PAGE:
Heading Northwest to the Farm in Oregon

| 9/7/2011 12:26:32 PM

Pacific Northwest RoadThis story is from Aline Sansome, submitted as part of our Wisdom From Our Elders collection of self-sufficient tales from yesteryear. 

In 1933, when I was 6 years old, my family — father, stepmother, 10-year-old sister and myself — moved from Los Angeles to a farm in Oregon. My electrical engineer father could find no work; what little there was went to younger men, and my father was already in his 40s. Forty was a lot older then than it is now! Nor could any work be found by our stepmother even though she was younger.

This was in the midst of the Great Depression, and the breadlines in the city stretched down one long block and around the corner down another. I asked my father what they were for, and he said "They need something to eat." He explained about kitchens set up to feed hungry people a bowl of soup and some bread. His face was grim. There were mostly men in long, worn coats, but also a few women whose faded dresses showed beneath their coats, and even some children. I waved shyly to them as we passed; they waved back.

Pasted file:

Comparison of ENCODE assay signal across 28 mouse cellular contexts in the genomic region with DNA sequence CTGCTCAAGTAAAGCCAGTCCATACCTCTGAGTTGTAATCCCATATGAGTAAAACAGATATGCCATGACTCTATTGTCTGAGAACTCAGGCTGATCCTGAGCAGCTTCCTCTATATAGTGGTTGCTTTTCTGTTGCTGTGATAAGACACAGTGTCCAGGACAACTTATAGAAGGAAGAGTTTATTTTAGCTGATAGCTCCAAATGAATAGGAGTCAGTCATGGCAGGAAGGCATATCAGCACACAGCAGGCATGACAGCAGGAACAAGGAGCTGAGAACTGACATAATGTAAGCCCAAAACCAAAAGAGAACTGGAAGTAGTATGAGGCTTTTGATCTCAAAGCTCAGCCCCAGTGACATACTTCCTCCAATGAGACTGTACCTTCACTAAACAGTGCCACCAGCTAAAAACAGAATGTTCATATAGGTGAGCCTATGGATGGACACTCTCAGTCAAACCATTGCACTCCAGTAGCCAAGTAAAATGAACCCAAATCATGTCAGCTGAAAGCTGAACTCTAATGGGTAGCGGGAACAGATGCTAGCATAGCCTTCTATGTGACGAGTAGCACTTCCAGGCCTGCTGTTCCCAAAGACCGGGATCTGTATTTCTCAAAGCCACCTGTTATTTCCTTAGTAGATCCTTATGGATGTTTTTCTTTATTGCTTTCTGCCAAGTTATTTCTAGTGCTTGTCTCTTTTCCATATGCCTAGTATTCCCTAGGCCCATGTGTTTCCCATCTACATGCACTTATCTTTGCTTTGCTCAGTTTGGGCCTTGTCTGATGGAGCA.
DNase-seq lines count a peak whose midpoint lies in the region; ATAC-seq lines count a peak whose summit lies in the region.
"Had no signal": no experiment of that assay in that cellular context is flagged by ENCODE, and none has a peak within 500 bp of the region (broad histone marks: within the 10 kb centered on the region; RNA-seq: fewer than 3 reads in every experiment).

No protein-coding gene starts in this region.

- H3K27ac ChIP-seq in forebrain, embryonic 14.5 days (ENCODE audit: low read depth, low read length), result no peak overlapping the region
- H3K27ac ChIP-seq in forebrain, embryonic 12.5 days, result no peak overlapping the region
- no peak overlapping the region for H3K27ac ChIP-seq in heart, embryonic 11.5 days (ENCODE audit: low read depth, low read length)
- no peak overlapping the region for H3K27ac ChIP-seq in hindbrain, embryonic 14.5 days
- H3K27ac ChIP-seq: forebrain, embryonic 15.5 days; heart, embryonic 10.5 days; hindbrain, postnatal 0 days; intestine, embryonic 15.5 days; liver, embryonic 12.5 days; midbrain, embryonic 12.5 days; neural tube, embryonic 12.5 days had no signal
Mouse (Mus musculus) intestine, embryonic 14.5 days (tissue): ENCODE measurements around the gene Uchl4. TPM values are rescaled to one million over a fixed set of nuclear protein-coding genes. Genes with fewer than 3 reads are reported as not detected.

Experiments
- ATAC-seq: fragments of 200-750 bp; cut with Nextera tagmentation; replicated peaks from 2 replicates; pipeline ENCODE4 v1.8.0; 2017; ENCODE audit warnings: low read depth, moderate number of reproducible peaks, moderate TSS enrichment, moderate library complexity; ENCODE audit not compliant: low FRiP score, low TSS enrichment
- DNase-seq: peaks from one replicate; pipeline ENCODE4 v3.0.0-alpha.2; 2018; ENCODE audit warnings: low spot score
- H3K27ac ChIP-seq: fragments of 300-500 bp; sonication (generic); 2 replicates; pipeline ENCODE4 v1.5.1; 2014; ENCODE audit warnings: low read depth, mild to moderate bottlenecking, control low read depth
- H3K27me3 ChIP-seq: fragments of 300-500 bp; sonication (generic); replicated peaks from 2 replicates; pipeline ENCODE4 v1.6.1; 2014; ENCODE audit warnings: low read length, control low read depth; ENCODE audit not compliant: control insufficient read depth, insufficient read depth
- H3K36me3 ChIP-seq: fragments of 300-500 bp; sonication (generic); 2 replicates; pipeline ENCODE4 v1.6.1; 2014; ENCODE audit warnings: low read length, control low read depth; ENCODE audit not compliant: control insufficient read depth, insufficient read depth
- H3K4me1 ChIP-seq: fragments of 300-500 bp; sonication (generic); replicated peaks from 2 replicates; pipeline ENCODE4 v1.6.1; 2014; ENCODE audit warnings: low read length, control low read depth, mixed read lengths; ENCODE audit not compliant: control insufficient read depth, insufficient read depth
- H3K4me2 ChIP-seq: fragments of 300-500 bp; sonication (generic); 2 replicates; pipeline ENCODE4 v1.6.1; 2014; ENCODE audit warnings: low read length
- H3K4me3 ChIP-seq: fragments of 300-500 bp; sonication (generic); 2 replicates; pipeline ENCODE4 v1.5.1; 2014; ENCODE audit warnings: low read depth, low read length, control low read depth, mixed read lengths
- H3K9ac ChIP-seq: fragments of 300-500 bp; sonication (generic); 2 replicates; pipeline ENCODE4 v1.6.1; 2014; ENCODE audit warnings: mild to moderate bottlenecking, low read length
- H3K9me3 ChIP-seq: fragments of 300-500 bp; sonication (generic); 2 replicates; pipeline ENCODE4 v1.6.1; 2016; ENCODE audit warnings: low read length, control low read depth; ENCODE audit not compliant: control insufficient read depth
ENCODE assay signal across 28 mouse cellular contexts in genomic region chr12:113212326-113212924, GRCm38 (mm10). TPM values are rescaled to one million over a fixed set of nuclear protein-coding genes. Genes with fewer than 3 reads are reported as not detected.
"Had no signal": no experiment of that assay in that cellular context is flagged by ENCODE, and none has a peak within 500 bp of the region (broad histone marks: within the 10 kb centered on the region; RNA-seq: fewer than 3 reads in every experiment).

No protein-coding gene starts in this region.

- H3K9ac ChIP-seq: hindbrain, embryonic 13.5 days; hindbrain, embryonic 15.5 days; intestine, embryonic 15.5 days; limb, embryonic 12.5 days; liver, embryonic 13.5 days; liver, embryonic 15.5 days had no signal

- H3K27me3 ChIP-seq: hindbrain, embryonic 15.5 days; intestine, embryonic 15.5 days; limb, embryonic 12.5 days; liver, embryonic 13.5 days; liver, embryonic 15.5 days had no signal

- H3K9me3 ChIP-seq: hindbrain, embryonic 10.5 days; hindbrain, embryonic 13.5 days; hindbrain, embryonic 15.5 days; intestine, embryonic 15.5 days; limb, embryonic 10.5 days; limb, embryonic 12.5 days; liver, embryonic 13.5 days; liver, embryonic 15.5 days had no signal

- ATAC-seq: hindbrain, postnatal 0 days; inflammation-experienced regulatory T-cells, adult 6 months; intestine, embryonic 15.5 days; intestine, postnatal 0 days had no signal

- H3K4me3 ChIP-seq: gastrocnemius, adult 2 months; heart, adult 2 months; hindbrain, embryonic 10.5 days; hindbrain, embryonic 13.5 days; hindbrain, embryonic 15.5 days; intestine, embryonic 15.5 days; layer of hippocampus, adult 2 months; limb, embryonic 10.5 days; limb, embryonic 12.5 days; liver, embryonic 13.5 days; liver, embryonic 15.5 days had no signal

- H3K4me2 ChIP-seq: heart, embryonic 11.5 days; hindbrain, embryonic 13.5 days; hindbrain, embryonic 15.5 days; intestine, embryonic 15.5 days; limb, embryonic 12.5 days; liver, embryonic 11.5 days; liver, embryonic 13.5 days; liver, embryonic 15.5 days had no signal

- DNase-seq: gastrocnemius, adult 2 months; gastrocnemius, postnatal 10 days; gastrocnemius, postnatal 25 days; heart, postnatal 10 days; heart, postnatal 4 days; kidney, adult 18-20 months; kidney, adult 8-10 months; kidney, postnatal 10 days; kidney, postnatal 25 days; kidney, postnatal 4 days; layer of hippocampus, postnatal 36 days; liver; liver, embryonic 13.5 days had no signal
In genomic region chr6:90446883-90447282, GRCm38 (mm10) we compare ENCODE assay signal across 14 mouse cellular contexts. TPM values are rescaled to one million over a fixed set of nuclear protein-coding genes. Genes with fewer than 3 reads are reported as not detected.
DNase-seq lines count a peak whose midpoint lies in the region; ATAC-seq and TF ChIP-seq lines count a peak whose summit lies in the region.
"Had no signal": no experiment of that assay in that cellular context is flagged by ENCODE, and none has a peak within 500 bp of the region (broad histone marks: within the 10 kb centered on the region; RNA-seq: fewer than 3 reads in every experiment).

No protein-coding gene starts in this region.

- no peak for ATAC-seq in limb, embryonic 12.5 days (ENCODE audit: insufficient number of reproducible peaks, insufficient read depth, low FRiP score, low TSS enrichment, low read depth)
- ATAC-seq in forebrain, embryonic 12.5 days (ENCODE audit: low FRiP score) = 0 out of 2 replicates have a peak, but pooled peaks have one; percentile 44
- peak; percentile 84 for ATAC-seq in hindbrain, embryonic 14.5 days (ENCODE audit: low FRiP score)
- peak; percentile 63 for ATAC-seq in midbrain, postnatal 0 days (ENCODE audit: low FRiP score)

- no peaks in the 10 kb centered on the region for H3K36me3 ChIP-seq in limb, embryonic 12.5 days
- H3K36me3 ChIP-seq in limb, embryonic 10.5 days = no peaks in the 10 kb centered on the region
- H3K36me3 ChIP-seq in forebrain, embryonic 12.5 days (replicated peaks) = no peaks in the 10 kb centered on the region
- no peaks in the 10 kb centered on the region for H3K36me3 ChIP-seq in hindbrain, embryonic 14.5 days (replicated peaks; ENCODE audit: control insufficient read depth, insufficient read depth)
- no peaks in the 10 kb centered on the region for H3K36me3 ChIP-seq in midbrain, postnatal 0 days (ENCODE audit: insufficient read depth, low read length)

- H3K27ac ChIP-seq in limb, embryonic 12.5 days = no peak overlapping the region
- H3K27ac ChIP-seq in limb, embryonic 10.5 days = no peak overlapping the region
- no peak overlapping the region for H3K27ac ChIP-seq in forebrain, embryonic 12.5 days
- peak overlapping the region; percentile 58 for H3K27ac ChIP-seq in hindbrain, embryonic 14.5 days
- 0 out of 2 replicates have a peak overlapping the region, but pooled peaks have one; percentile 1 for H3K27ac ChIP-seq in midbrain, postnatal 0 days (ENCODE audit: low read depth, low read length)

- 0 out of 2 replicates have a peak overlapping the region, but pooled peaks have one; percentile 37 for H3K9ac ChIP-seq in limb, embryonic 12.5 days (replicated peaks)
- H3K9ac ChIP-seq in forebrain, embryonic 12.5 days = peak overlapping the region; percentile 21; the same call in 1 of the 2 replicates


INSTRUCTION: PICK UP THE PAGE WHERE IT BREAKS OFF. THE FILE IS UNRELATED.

Back home we packed our clothes, household goods, pots, pans, and dishes in boxes and Daddy loaded them into a small trailer hitched to the back of the car. He covered them with a tarp, but the round, green, washing machine stuck up in one corner, the "wringer" with the two rollers off to one side. There would be no electricity at the farm, but our stepmother wouldn't give up her washing machine! Once all was packed we said goodbye to our rented house and the furniture that had come with it, and drove away.

This seemed a great adventure to my sister and me and we sang songs and played games of looking for license plates from other states. Maybe at age 10 she had a better understanding of the circumstances than I did, but I don't really know; hard to tell with her. She had a very annoying habit of showing off how much more she knew than I did. We sometimes pulled into a "filling station" as they were called in those days, and there was a sign with a red horse, a flying horse! And my sister said his name was "Pegasus."

"You don't know everything just because you're the Big Sister," I would say to her.

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